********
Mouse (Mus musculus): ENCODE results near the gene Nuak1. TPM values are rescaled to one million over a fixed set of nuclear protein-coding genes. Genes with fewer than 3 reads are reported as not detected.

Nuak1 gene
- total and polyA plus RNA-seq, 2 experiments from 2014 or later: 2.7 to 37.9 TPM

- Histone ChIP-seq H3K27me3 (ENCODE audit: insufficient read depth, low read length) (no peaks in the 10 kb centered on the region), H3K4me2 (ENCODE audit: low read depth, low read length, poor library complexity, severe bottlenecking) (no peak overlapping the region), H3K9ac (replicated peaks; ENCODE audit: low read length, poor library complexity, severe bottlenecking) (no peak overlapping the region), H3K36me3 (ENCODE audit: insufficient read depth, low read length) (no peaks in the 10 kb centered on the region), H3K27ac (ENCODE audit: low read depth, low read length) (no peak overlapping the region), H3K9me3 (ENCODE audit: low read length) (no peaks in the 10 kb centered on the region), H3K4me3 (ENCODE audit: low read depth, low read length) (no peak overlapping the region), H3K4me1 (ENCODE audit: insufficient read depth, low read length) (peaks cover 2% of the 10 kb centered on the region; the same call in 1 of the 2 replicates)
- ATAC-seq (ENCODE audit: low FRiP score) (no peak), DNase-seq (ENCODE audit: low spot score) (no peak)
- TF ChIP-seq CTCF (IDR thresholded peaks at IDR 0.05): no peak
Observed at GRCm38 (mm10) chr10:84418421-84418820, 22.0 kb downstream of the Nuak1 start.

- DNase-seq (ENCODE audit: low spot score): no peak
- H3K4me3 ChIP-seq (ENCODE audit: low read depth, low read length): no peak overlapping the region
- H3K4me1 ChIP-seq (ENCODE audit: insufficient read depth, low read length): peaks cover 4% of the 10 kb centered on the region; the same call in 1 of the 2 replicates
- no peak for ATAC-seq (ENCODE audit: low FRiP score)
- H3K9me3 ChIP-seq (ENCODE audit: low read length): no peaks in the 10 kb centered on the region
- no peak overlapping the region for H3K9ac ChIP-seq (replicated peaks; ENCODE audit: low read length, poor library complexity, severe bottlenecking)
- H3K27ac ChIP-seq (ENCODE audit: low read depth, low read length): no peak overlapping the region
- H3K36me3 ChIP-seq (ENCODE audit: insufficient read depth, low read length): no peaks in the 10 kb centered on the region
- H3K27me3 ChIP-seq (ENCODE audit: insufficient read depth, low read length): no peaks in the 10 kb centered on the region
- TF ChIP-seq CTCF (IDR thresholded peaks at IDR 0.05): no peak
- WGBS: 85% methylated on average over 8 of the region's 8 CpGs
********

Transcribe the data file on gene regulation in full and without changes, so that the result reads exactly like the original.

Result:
Mouse (Mus musculus): ENCODE results near the gene Nuak1. TPM values are rescaled to one million over a fixed set of nuclear protein-coding genes. Genes with fewer than 3 reads are reported as not detected.

Nuak1 gene
- total and polyA plus RNA-seq, 2 experiments from 2014 or later: 2.7 to 37.9 TPM

- Histone ChIP-seq H3K27me3 (ENCODE audit: insufficient read depth, low read length) (no peaks in the 10 kb centered on the region), H3K4me2 (ENCODE audit: low read depth, low read length, poor library complexity, severe bottlenecking) (no peak overlapping the region), H3K9ac (replicated peaks; ENCODE audit: low read length, poor library complexity, severe bottlenecking) (no peak overlapping the region), H3K36me3 (ENCODE audit: insufficient read depth, low read length) (no peaks in the 10 kb centered on the region), H3K27ac (ENCODE audit: low read depth, low read length) (no peak overlapping the region), H3K9me3 (ENCODE audit: low read length) (no peaks in the 10 kb centered on the region), H3K4me3 (ENCODE audit: low read depth, low read length) (no peak overlapping the region), H3K4me1 (ENCODE audit: insufficient read depth, low read length) (peaks cover 2% of the 10 kb centered on the region; the same call in 1 of the 2 replicates)
- ATAC-seq (ENCODE audit: low FRiP score) (no peak), DNase-seq (ENCODE audit: low spot score) (no peak)
- TF ChIP-seq CTCF (IDR thresholded peaks at IDR 0.05): no peak
Observed at GRCm38 (mm10) chr10:84418421-84418820, 22.0 kb downstream of the Nuak1 start.

- DNase-seq (ENCODE audit: low spot score): no peak
- H3K4me3 ChIP-seq (ENCODE audit: low read depth, low read length): no peak overlapping the region
- H3K4me1 ChIP-seq (ENCODE audit: insufficient read depth, low read length): peaks cover 4% of the 10 kb centered on the region; the same call in 1 of the 2 replicates
- no peak for ATAC-seq (ENCODE audit: low FRiP score)
- H3K9me3 ChIP-seq (ENCODE audit: low read length): no peaks in the 10 kb centered on the region
- no peak overlapping the region for H3K9ac ChIP-seq (replicated peaks; ENCODE audit: low read length, poor library complexity, severe bottlenecking)
- H3K27ac ChIP-seq (ENCODE audit: low read depth, low read length): no peak overlapping the region
- H3K36me3 ChIP-seq (ENCODE audit: insufficient read depth, low read length): no peaks in the 10 kb centered on the region
- H3K27me3 ChIP-seq (ENCODE audit: insufficient read depth, low read length): no peaks in the 10 kb centered on the region
- TF ChIP-seq CTCF (IDR thresholded peaks at IDR 0.05): no peak
- WGBS: 85% methylated on average over 8 of the region's 8 CpGs